However, as with most jobs in the entertainment industry, your best bet for finding production head opportunities that suit your unique needs and qualifications is to tap your personal network of friends and colleagues.
Your own network may be able to not only direct you to opportunities you would not have discovered otherwise, but also to provide the kind of personal recommendations that are so often required in securing any highly competitive position.
Becoming a head of production is a big challenge. It requires that you establish yourself as a thoroughly capable production professional with the reputation to match. The fundamental ingredient in doing so is building a proven track record of relevant successes, often through producing projects independently or working your way up the production ladder within a given company.
However, there is no single career path to becoming a head of production. What matters most is accumulating the experience necessary to do the job by any means available.
There are two essential categories of experience needed.
Those categories? Production and business.
Production heads need to understand the world of production inside and out. As such, the best place to start your journey towards becoming a head of production is often within the production department of individual projects.
As an assistant director, line producer, or some combination of other roles, you’ll quickly achieve an intimate familiarity with the details of a working production.
But production heads also need to understand how production fits into the overall world of business. If you were to search “head of production company film job description,” you would likely find several results that emphasize skills like organization, negotiation, project management, communication, and even marketing.
Working directly within a production company, network, or studio can often provide critical experience that a would-be production head would not likely acquire on set.
Heads of production must be aware of the basic function of many types of software, even if they won’t have to use it themselves on a regular basis.
And, of course, having a solid payroll software provides a huge advantage. Payroll shouldn’t be something creatives have to think about too much. Digital time cards and digital startwork only help to streamline the wrap process.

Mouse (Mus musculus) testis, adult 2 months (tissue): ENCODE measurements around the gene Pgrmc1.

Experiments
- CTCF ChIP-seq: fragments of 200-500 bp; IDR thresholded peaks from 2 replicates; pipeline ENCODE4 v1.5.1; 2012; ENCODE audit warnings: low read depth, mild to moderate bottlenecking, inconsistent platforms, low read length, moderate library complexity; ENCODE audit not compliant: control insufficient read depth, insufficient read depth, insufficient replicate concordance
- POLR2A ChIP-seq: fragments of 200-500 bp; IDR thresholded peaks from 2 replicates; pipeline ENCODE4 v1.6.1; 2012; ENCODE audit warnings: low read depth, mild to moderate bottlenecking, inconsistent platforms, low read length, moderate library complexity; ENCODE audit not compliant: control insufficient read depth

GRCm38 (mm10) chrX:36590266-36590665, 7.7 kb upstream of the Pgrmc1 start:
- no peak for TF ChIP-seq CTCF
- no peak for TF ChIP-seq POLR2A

Though it’s more likely that a production manager or coordinator will be working within this kind of software, it would likely be a head of production’s job to choose and deploy the software for their company.
The head of production is not an on-set role, but that doesn’t necessarily mean they never see their productions in action.
Whether or not a head of production gets to spend any time on set is largely a matter of their own discretion. As part of their oversight responsibilities, a head of production can choose to visit a set for any number of reasons, whether to check on a critical detail in person or to simply show support.
The degree to which a head of production has creative influence over the development process will vary from company to company.
However, in virtually any context, creative problem solving will be one of the most vital components of a production head’s skillset.
The head of production is an inherently creative role because of its focus on the big picture. A production head needs to be adept at crafting strategy and should be prepared to think outside the box when necessary.
If you’re interested in learning more about other positions in the entertainment industry, check out our lists of the 21 most asked questions about production coordinators, entertainment lawyers, or associate producers.
At Wrapbook, we're all about providing the very best free resources to producers and their crews. However, this post is not a substitute for professional legal advice. Answers do not create a company-client relationship, nor is it a solicitation to offer legal advice. Seek the advice of a licensed attorney in the appropriate jurisdiction before taking any action that may affect your decisions or rights.